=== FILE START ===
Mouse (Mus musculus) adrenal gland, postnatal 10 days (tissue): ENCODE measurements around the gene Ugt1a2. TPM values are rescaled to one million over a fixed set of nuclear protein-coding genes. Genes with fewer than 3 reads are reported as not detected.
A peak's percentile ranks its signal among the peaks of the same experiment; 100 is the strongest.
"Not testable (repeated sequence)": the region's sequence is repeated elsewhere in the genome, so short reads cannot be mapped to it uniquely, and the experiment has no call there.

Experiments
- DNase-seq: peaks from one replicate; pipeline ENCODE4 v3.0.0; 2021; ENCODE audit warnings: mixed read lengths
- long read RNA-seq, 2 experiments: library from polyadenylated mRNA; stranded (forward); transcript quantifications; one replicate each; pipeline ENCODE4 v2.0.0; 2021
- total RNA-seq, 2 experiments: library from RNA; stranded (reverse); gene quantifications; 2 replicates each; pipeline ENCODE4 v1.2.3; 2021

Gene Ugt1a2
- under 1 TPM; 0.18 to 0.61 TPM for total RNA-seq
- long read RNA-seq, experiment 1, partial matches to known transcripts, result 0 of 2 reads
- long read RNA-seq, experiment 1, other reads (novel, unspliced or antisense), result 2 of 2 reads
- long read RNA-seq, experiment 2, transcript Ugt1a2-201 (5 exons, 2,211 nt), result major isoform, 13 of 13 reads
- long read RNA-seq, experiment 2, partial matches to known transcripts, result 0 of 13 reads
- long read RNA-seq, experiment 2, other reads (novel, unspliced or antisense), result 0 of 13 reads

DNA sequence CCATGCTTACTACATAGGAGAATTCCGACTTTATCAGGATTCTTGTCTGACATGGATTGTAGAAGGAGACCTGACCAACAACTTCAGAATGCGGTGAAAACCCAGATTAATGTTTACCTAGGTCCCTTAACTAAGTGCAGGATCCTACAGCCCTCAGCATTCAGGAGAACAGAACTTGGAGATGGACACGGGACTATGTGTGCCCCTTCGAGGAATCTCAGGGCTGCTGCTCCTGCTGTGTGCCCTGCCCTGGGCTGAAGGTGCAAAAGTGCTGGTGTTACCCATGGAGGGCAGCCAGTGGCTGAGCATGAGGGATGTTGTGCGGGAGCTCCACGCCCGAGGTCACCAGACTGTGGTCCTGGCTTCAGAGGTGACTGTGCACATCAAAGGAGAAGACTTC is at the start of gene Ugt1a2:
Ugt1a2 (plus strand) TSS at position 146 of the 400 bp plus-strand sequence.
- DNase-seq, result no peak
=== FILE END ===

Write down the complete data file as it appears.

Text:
Mouse (Mus musculus) adrenal gland, postnatal 10 days (tissue): ENCODE measurements around the gene Ugt1a2. TPM values are rescaled to one million over a fixed set of nuclear protein-coding genes. Genes with fewer than 3 reads are reported as not detected.
A peak's percentile ranks its signal among the peaks of the same experiment; 100 is the strongest.
"Not testable (repeated sequence)": the region's sequence is repeated elsewhere in the genome, so short reads cannot be mapped to it uniquely, and the experiment has no call there.

Experiments
- DNase-seq: peaks from one replicate; pipeline ENCODE4 v3.0.0; 2021; ENCODE audit warnings: mixed read lengths
- long read RNA-seq, 2 experiments: library from polyadenylated mRNA; stranded (forward); transcript quantifications; one replicate each; pipeline ENCODE4 v2.0.0; 2021
- total RNA-seq, 2 experiments: library from RNA; stranded (reverse); gene quantifications; 2 replicates each; pipeline ENCODE4 v1.2.3; 2021

Gene Ugt1a2
- under 1 TPM; 0.18 to 0.61 TPM for total RNA-seq
- long read RNA-seq, experiment 1, partial matches to known transcripts, result 0 of 2 reads
- long read RNA-seq, experiment 1, other reads (novel, unspliced or antisense), result 2 of 2 reads
- long read RNA-seq, experiment 2, transcript Ugt1a2-201 (5 exons, 2,211 nt), result major isoform, 13 of 13 reads
- long read RNA-seq, experiment 2, partial matches to known transcripts, result 0 of 13 reads
- long read RNA-seq, experiment 2, other reads (novel, unspliced or antisense), result 0 of 13 reads

DNA sequence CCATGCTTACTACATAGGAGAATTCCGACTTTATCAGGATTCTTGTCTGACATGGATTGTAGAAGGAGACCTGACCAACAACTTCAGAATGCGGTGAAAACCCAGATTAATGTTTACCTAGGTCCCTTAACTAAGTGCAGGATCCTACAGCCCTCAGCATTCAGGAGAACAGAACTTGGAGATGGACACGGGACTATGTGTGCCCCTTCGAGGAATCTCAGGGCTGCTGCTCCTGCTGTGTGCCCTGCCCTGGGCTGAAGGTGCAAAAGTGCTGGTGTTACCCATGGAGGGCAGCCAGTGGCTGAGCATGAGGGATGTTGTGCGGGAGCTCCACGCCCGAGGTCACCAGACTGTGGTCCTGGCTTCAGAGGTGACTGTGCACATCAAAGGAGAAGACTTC is at the start of gene Ugt1a2:
Ugt1a2 (plus strand) TSS at position 146 of the 400 bp plus-strand sequence.
- DNase-seq, result no peak